Tuesday, July 14, 2009

4.01k suit run roundup

for anyone who missed the important meeting this last Saturday, here are a few photos, beginning w/ everyone starting up on Wall Street:



summary: 20+ real serious types, well-groomed, fancy photographers, wingtips, blouses, bluetooths(blueteeth?), a stroller, all kinds of jaywalking, conference calls and networking, an unscheduled jaunt through the farmers market, snacks, high-tech prizes, a plazaful of tiny geysers, a bride and groom (?), God Bless America (??), handshakes. "thanks for coming." breakfast.

for more detail, see the latter half of these July pics on picasa. this "the professor" character has also posted some real-nice professional quality photos over here. and there are plenty more photos all over facebonk, I recommend starting w/ Abigail's gallery.

if you've got photos too, please post any links in the comments section. congratulations all; a very productive morning.

Thursday, July 02, 2009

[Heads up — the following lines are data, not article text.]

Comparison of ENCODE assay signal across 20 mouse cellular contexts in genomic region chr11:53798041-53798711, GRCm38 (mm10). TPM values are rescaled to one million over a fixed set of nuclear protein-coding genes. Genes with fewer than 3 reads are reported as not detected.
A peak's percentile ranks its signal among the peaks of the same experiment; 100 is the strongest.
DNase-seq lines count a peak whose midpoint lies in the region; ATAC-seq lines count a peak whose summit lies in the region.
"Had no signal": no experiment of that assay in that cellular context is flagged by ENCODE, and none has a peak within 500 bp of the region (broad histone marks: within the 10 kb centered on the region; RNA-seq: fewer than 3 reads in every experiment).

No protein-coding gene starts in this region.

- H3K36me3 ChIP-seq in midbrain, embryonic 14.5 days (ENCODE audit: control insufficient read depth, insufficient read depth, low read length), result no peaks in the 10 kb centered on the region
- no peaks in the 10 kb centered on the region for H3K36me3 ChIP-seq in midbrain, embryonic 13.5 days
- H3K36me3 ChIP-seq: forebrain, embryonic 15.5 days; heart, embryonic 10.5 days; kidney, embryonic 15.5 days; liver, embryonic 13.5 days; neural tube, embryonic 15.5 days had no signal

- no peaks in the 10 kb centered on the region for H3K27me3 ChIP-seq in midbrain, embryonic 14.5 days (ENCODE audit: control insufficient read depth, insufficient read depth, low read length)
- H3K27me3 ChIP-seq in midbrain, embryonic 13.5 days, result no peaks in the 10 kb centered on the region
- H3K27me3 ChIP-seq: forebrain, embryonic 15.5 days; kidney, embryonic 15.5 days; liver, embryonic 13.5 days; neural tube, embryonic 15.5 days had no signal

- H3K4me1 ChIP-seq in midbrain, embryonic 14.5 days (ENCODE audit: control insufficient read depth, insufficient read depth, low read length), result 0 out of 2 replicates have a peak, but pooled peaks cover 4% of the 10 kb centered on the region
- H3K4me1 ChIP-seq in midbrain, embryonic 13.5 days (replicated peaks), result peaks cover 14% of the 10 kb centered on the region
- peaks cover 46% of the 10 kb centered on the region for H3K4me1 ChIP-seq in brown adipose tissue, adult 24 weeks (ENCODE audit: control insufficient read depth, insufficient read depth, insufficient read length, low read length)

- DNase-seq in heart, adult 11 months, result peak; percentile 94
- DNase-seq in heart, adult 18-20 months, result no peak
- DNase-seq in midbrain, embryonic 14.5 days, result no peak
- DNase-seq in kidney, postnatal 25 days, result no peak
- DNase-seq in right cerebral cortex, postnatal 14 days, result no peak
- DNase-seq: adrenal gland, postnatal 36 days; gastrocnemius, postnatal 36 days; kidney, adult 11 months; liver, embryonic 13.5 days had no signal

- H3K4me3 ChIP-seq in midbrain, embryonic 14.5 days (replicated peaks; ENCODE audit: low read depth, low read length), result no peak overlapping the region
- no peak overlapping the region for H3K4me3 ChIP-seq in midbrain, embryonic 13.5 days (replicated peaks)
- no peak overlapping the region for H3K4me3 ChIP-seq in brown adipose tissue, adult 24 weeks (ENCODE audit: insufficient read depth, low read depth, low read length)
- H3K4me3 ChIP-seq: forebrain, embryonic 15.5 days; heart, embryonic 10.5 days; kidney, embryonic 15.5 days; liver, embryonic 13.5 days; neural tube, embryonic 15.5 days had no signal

Shopping for Independence Day

You need certain things for the marinade:
Ginger root, olive oil, garlic, soy sauce, Coca-Cola.

Giant plastic letters mounted to the concrete above the entrance.
The letters are sky blue, and a pair of crows sit atop the “a”.
Iridescent, mouths open, they pant in the shimmering heat.
One hops onto the r, the m, a, c, y, and flies off.

Deep inside, way in back, there’s a shallow marine tank.
Surrounded by schools of static, headless fillets.

Bubbles. The lobsters wait like strangers, cocks and hens
Each for its day, to whistle and snap like firecrackers.
Fastened to the armored wrist of one, a barnacle.
Still pulsing, it reaches and strains, licking the desert suspension for particles.

An analogue watch, set to a more tidal rhythm. A lunar calendar
beating within our Gregorian grid of bank holidays.

But there we go, anthropomorphizing. I pluck the last ingredient-
An 8 ounce bulletshell, red, and white stripes- from the display;
It releases so easily from the plastic cuffs, like a lowest-hanging fruit.

Thursday, June 18, 2009

7/25 - Wasatch Plateau Skyline Run III



OK, this will be a little shorter than the last couple years (just over 21 miles). as always, you can run it, walk, mountain bike, do a relay, whatever. and, because of the length, it makes a great training run for anyone doing a Marathon in the fall (St. George, Logan, etc.).

here's a map of the general neighborhood.